South Florida to Vote on Slot Machines Casinos

MIAMI BEACH, Fla. -- The visions could not be more different. People who want Las Vegas-style slot machines in South Florida insist they will create jobs and pump money into schools. Opponents believe they will transform a family friendly destination into a gambling mecca with more crime and other social ills.

Voters in the state's two most-populous counties, Miami-Dade and Broward, will decide Tuesday whether to allow slot machines at the seven dog and horse racetracks and jai-alai frontons that already have pari-mutuel gambling.

The gambling destinations are lobbying hard for passage, saying the slots will bring thousands of jobs and boost the local economy. They've gotten support from teachers, since they have promised a 30 percent cut of slot revenues for education, meaning perhaps $500 million annually for schools.

Gov. Jeb Bush, a staunch gambling opponent, has accused the slots movement of "seducing the voters with the hollow promise of more education funding." Bush and antigambling groups, including religious conservatives, see slots as a plague that will increase crime and compulsive gambling.

"It's going to be people of moderate income getting in buses with coins in their pocket, showing up and sitting on a stool. And as I understand it, the loss factor for them is 90 percent," Bush said. "This is a bad deal."

Vegas-style slots are "the crack cocaine of slot machines," says Davie Mayor Tom Truex.

Indian casinos and operators of gambling "cruises to nowhere" have helped fund the campaign to block slot machines, fearing competition. Disney World, apparently concerned that slots would harm Florida's image and siphon tourists from theme parks, gave $25,000 to the anti-slots movement last year.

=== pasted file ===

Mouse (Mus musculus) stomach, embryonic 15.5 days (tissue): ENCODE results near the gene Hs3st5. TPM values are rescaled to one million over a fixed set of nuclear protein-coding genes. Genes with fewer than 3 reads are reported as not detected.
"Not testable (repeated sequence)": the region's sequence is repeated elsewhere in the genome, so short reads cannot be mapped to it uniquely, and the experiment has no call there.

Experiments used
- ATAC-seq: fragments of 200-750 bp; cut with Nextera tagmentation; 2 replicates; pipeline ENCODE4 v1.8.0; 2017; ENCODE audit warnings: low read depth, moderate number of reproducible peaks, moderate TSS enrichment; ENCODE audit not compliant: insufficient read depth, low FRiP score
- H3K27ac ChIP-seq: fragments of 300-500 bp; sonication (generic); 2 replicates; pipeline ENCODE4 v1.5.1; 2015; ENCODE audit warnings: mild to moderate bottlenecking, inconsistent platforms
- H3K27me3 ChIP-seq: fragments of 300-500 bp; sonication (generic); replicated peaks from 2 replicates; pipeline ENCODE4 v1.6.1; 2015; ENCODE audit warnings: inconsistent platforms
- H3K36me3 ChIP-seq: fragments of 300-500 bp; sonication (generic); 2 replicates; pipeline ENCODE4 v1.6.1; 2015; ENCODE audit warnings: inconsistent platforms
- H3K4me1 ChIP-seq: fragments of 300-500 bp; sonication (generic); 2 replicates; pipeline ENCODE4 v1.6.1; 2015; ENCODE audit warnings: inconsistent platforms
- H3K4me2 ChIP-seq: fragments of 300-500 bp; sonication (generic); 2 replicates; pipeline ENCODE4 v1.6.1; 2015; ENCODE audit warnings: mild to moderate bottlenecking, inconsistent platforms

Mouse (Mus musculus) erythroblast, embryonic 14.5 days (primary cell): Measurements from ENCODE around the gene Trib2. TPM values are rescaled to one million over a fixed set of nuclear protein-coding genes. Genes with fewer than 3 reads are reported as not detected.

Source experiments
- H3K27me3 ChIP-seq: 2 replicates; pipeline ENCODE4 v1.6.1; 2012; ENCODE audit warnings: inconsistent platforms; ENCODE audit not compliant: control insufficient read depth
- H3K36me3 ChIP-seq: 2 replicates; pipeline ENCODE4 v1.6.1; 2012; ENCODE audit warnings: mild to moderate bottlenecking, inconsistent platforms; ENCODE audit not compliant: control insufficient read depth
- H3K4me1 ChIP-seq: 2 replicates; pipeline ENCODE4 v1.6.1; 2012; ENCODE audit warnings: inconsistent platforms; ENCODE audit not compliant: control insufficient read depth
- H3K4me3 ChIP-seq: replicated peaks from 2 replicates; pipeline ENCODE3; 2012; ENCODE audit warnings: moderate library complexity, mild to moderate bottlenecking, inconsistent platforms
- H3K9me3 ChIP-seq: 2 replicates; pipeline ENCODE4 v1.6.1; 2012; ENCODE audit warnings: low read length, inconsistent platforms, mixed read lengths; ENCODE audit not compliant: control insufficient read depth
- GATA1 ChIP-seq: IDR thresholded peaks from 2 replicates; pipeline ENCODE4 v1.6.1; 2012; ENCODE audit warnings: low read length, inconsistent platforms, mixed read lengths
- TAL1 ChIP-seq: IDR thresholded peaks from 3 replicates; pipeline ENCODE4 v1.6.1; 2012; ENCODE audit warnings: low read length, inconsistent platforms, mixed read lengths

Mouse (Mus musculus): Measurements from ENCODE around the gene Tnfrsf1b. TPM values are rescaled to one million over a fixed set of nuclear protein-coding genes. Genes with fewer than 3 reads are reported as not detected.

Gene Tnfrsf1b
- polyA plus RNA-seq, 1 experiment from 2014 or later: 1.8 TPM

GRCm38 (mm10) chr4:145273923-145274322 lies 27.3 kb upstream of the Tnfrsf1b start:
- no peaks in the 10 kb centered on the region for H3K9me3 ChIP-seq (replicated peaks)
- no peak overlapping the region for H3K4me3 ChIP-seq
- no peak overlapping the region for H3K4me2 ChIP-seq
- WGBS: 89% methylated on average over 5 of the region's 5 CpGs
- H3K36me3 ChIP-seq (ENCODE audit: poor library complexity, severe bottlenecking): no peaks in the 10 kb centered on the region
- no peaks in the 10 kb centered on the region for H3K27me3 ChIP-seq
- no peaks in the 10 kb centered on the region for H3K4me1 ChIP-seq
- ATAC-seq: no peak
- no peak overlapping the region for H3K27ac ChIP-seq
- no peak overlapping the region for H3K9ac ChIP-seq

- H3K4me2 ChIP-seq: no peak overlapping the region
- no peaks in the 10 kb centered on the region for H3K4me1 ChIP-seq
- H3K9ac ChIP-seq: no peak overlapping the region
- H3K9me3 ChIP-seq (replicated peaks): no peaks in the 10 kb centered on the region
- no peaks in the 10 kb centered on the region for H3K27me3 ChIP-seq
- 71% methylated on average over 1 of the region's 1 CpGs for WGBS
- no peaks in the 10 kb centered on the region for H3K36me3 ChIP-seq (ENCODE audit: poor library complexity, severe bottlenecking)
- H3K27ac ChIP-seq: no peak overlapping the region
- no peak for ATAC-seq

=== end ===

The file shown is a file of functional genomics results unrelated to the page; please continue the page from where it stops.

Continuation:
Voters are caught in the middle.

"It's a little confusing," said Carmine Trulli, a retiree and horse player who plans to vote for the gambling measure. "Anything that gives more money to schools and gets more people out of the unemployment lines, well, you've got to think that's good."

Not so, says Joe Fontana, another retiree and a non-gambler from Miami Beach.

"This will create a lot of problems for working families," Fontana said. "I'm leery about all the promises we're hearing turning out to be false promises."

Indian tribes operate Florida's only casinos, but they are restricted to bingo-type slots and low-stakes poker games in which gamblers play against each other and not against the house.

Voters had rejected three gambling expansion plans since the 1970s, but broke with that tradition in November and approved an amendment that allowed residents of the two counties the option of allowing slots at the seven pari-mutuel facilities.

Even if voters approve slot machines, it will be up to state lawmakers to decide how the plan will be enacted, how many slot machines and what types are legal, how they'll be taxed and how long they'll operate daily. Gambling opponents are pushing lawmakers to write tough rules.

Florida is not alone in considering gambling to boost revenue. Maryland lawmakers have voted to legalize slots, but differences between House and Senate versions have not yet been reconciled.